A recent White Paper released by GMO Free USA entitled “Eating Out: A Date With Glyphosate” has reported that the weedkiller glyphosate and its byproducts are pervasive in foods served by major restaurant chains throughout the United States.

Key Findings

  • Glyphosate was found in 39 out of 44 restaurant food samples tested at chains like Panera Bread, Dunkin’ Donuts, Papa John’s, McDonalds, Olive Garden, and more.
  • The highest glyphosate levels were found in conventional “Whole Grain” or “Multigrain” foods, usually considered to be a healthy choice by consumers.
  • The highest level in all 44 samples was found in a whole grain bagel from Panera Bread.
  • Dunkin’ Donuts Arabica coffee and McDonald’s unsweetened iced tea also tested positive for glyphosate.

The study concluded that marketing terms such as “clean food” and “superior quality” are misleading to consumers, suggesting an absence of synthetic chemicals and byproducts that is not accurate.

How Does This Happen?

Glyphosate is the primary ingredient in Roundup herbicides and its equivalents. This weedkiller is used heavily on genetically modified “Roundup Ready” crops. However, glyphosate is also used to speed harvesting on non-GMO plants such as grains, sugar cane, lentils, beans, potatoes, and more. When used to control weeds between plant rows, it can be absorbed through the roots of plants like coffee and oranges. Current environmental standards include allowable “safe” levels of glyphosate in food, though research suggests that due to potential health problems, these limits are much too high.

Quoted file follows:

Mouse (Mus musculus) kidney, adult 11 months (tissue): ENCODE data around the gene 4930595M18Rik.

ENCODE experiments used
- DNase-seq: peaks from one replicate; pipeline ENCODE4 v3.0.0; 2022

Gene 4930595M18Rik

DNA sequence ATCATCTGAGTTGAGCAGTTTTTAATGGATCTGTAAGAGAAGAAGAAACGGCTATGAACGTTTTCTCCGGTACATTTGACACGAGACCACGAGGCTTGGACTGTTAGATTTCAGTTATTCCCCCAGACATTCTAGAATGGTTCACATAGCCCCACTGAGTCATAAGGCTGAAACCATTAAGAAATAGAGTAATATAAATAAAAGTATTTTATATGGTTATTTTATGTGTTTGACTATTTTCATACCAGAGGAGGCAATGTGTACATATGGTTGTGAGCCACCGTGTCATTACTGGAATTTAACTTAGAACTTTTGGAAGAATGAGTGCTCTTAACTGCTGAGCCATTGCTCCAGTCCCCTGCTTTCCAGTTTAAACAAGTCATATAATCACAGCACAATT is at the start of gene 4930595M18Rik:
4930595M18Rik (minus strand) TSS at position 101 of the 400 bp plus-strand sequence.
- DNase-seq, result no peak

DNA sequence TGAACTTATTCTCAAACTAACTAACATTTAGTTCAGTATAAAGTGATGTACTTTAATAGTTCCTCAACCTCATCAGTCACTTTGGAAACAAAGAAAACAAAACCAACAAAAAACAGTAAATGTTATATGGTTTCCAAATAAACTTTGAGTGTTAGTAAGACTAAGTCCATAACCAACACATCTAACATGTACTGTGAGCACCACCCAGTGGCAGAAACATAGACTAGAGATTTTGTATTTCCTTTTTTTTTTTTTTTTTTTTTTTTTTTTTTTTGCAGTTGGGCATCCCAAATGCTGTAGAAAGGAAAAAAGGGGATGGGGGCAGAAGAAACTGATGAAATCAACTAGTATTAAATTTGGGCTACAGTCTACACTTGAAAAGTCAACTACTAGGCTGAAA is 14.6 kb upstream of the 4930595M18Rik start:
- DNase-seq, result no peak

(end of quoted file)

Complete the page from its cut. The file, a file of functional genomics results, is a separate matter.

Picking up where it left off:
Why This Matters

Glyphosate is linked to cancer by the World Health Organization, categorized as a probable human carcinogen in 2015. Other studies suggest that glyphosate can lead to immune system damage, kidney and liver damage, and may be a possible endocrine disrupter. In 2018, Non-Hodgkins Lymphoma patient and former groundskeeper DeWayne Johnson was awarded $289 million in a lawsuit against Monsanto/Bayer, the company that produces Roundup, claiming that exposure to the glyphosate and other chemicals in the product caused his cancer.

What You Can Do

The study’s number one recommendation for reducing exposure to glyphosate is to choose organic options when purchasing food, as claims of being organic are federally regulated, while words like “natural” or “clean” are not. It is also recommended to avoid traditionally GMO crops such as corn, canola, soy, sugar beets, and cotton as they are commonly sprayed with glyphosate.

Click here to read more about GMO Free USA’s findings and recommendations, and click here to read the full White Paper.

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6 thoughts on “Weedkiller Glyphosate Found in Restaurant Food Options

  1. While we’ve heard reports like this before, and this is interesting, it is not sufficient. Given the ADI of 0.3 mg/kg established by the EU, significantly less than the 1.75 mg/kg of the EPA, one would have to ingest over 100 pounds daily of the worst offender to exceed the ADI. Perhaps of more concern might be the very young, or, what I worry about, the long term effects of glyphosate digestion.

    1. I think we are to have a right to pesticide free food. Almost assuredly endocrine disrupters, which makes any detectable amount highly toxic.

  2. In this day and age there must surely be a replacement that isn’ t as toxic as glyphosate and can also help the farmers. There has to be a solution. It’s simply not fair to the consumer and their health should always come first when it comes to considering appropriate weed killers. It shouldn’t take years to come up with the answer.

  3. Please help the consumers. I lost my sister to cancer and it’s a horrible disease for anyone to go through. A terrible loss to my family.
    Help the future generations.

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